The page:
Correctional Services Minister Sibusiso Ndebele says across the world, retribution, through imprisonment, has not yielded the results of deterring crime.
Delivering the opening address, at a two-day African Correctional Services (ACSA) Ministerial Consultative Forum (MCF) in Pretoria, today (3rd April 2014), Minister Ndebele said: “Across the world, retribution, through imprisonment, has not yielded the results of deterring crime. Since retribution is narrowly focused on ‘moral reprobation or outrage against criminal conduct,’ it fails to adequately reform offending behaviour and to repair harm experienced by victims of crime. In order for societies to succeed in the fight against crime and eliminate reoffending, victims of crime, offenders, families, and communities need to be active agents. They must be heard in determining the sanctions against offenders, and how offenders can be assisted in righting their wrongs. In the main, the retributive form of justice compounds, rather than alleviates, crime.
“It is for this reason that countries such as New Zealand, Canada and Australia are increasingly making use of restorative forms of justice drawn from their indigenous populations. The UK and United States are also increasingly resorting to restorative justice, and community-problem solving, instead of a parochial focus on imprisonment.
“As ACSA, we need to work together in influencing our courts to use restorative justice, and alternative sentencing, more as a way of dealing with peculiar challenges we face in our facilities. In Mozambique and Zimbabwe, restorative justice seems to have received more attention than here in South Africa. Perhaps, this partly answers the question why South African prisons remain over-populated and far higher than Africa’s most populous country Nigeria. The following quotation by J Ndou (Zimbabwe) in S v Shariwa  JOL 11015 (ZH) is illuminating: ‘The convicted person should not be visited with punishment to the point of being broken…in our jurisdiction, there has been a paradigm shift. First, over the years our superior courts have emphasised that a sentence of imprisonment is a severe and a rigorous form of punishment, which should be imposed only as a last resort and where no other form of punishment will do. Second, there have been concerted efforts to shift from more traditional methods dealing with crime and the offender towards a more restorative form of justice that takes into account the interests of both society and the victim, i.e. community service…’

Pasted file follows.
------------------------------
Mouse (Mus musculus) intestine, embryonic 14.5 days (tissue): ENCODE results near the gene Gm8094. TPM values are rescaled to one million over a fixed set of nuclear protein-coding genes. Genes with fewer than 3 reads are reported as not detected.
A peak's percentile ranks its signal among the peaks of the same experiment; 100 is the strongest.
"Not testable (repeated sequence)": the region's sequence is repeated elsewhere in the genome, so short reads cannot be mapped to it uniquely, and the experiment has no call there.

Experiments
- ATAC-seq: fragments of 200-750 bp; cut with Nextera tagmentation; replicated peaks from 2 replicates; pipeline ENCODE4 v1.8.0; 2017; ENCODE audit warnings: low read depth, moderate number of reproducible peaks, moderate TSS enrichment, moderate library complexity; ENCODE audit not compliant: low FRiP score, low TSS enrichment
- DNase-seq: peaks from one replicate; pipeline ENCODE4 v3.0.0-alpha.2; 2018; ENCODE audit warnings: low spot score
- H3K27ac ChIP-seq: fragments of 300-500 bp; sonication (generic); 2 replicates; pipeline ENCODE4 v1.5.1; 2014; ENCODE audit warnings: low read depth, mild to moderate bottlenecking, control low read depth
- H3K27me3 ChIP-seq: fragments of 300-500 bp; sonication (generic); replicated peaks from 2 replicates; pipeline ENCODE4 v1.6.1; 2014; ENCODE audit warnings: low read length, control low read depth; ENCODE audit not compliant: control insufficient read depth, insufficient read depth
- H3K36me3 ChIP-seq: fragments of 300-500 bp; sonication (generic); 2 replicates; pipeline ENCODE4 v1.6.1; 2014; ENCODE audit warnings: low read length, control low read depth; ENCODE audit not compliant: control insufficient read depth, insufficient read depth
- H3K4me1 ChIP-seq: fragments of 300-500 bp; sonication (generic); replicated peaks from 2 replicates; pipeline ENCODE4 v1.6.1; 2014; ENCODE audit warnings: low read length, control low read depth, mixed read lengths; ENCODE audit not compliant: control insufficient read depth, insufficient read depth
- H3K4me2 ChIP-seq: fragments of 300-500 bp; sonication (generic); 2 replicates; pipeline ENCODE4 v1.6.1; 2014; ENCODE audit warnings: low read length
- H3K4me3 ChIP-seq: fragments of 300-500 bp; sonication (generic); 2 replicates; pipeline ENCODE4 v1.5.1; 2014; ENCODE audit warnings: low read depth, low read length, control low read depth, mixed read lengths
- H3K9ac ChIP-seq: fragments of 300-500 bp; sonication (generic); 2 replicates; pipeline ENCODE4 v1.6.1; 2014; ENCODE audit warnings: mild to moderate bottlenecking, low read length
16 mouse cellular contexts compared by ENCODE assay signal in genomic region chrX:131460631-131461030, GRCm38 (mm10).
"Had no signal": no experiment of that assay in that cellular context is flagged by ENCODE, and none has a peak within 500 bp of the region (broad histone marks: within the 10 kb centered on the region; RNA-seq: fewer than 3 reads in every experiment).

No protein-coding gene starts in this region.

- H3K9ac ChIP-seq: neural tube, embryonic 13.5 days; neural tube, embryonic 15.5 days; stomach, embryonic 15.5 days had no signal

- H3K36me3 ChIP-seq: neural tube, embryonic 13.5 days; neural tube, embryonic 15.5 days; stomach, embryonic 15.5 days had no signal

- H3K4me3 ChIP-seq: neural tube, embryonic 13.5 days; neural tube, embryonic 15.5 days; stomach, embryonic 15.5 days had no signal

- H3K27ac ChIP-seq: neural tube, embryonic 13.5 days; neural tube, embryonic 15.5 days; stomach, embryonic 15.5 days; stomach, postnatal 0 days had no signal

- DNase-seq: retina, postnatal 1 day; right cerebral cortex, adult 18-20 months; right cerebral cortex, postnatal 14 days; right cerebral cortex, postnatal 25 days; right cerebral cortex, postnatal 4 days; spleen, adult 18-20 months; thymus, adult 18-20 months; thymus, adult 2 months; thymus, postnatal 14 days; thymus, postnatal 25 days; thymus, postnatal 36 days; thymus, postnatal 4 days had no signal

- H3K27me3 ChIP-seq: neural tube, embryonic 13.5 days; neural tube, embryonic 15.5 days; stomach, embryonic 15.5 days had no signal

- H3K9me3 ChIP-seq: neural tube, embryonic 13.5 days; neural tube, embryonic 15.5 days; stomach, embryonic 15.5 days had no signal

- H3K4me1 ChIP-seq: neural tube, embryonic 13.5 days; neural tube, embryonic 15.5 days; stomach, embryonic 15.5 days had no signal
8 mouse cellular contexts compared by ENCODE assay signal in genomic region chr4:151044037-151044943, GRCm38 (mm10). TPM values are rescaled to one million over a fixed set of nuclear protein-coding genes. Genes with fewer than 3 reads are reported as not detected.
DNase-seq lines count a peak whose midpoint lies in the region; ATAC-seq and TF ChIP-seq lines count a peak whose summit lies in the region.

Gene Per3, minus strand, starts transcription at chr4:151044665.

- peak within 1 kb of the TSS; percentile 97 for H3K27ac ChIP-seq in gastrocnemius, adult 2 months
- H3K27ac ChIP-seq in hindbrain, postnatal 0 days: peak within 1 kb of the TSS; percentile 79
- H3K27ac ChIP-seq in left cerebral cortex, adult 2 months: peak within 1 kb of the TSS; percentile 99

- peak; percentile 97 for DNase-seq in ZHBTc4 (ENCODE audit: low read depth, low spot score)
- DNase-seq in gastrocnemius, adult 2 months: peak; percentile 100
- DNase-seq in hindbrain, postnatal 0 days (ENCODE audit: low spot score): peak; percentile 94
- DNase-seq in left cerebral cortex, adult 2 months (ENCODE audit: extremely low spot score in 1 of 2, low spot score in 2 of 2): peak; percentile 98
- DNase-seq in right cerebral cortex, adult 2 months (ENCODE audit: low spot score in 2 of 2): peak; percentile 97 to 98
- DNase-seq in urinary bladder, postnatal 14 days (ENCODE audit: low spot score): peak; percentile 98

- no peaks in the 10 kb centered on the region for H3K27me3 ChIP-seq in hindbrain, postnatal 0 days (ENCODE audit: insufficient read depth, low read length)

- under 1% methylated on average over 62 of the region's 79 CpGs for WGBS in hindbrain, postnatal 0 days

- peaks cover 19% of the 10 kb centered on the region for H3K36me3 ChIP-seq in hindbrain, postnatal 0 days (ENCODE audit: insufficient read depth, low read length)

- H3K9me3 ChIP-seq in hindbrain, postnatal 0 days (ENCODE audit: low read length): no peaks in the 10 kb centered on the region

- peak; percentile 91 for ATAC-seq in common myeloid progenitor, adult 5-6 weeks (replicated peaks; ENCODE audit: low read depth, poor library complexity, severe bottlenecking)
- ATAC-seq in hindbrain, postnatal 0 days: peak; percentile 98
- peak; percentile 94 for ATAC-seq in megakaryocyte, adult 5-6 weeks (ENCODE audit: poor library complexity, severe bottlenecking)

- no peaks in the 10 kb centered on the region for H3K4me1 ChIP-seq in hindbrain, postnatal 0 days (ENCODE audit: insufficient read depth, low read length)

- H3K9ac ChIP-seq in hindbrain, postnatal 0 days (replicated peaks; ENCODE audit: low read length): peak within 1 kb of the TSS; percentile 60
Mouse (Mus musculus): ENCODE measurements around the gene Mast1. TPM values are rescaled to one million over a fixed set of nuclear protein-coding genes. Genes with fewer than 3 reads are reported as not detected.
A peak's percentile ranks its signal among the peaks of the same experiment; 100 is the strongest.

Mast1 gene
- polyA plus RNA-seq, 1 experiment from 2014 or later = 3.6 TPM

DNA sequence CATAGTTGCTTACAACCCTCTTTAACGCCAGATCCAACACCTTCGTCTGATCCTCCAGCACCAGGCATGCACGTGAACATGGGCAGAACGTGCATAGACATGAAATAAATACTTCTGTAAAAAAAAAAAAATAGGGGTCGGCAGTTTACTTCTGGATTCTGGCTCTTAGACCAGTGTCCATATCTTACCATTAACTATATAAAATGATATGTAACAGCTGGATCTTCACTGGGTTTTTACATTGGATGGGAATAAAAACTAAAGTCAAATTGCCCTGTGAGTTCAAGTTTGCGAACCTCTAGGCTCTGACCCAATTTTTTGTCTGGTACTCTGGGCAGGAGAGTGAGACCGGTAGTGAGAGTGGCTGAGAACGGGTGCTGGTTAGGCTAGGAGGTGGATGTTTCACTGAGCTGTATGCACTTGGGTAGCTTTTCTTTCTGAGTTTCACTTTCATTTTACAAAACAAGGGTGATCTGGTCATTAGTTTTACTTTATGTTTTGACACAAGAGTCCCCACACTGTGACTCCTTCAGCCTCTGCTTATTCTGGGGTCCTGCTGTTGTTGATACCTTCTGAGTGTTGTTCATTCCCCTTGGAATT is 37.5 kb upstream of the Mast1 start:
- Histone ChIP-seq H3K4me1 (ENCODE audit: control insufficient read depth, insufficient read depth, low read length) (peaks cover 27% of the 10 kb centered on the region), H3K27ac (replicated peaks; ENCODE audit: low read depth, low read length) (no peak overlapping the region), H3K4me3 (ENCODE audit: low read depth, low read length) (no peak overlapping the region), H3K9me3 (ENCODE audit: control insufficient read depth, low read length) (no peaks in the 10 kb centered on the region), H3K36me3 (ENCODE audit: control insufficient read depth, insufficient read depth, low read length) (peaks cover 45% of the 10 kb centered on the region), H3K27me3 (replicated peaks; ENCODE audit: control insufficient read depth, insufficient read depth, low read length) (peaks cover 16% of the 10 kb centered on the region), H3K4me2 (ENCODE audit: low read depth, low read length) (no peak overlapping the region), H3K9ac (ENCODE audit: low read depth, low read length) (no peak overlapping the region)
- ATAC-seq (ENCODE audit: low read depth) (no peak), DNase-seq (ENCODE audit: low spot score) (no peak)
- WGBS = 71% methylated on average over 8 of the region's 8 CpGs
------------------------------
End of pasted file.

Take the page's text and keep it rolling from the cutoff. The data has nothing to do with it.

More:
“Overcrowding at correctional facilities is a global challenge. Former UN Secretary-General Kofi Annan stated that, ‘[until] the problem of overcrowding…is resolved, efforts to improve other aspects of prison reform…[are] unlikely to have any meaningful impact’. The HSRC argues that, ‘overcrowding is not just an issue of space; it dehumanises prisoners, encourages the spread of communicable diseases (especially HIV/AIDS), minimises the supervision of prisoners, burdens prison staff, and detracts from acceptable levels of hygiene, sanitation and sufficient food’. In the United States, chronic overcrowding is attributed to greater rates of violent crime coupled with harsher sentencing practices. Stern (1998) also shows that, ‘the absence of overcrowding does not necessarily equate to a lack of problems. For example, Japanese prisons are not overcrowded and prisoners live in single cells, but these cells are usually bitterly cold and prisoners spend only half an hour per day outside their cells. In addition, severe restrictions and harsh disciplinary measures are imposed. No talking is allowed, letters are heavily censored and solitary confinement is regularly used’.